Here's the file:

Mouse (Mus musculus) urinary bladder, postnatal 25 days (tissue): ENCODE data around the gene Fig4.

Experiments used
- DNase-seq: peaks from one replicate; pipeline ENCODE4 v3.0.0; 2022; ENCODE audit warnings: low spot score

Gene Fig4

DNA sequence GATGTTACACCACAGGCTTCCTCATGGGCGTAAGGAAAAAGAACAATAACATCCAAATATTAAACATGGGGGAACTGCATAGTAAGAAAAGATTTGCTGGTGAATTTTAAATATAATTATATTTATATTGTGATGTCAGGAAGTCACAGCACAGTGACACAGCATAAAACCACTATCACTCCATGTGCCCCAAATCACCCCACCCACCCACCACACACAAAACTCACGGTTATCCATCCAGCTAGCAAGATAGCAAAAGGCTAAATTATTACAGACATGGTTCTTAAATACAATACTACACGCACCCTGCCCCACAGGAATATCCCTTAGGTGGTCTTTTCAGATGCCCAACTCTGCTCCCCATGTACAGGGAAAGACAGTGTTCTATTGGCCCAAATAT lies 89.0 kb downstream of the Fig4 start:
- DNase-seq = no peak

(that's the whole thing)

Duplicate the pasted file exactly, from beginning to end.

Mouse (Mus musculus) urinary bladder, postnatal 25 days (tissue): ENCODE data around the gene Fig4.

Experiments used
- DNase-seq: peaks from one replicate; pipeline ENCODE4 v3.0.0; 2022; ENCODE audit warnings: low spot score

Gene Fig4

DNA sequence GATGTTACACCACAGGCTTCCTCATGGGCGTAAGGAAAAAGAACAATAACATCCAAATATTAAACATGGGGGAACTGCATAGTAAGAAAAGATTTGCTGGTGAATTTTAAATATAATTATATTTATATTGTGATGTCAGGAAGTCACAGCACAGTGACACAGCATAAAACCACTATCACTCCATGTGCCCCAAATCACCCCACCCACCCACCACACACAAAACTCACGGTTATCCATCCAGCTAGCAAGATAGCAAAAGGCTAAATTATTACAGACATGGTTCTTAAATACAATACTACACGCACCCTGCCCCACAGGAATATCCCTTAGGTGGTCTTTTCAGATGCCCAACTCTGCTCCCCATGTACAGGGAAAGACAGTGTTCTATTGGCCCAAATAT lies 89.0 kb downstream of the Fig4 start:
- DNase-seq = no peak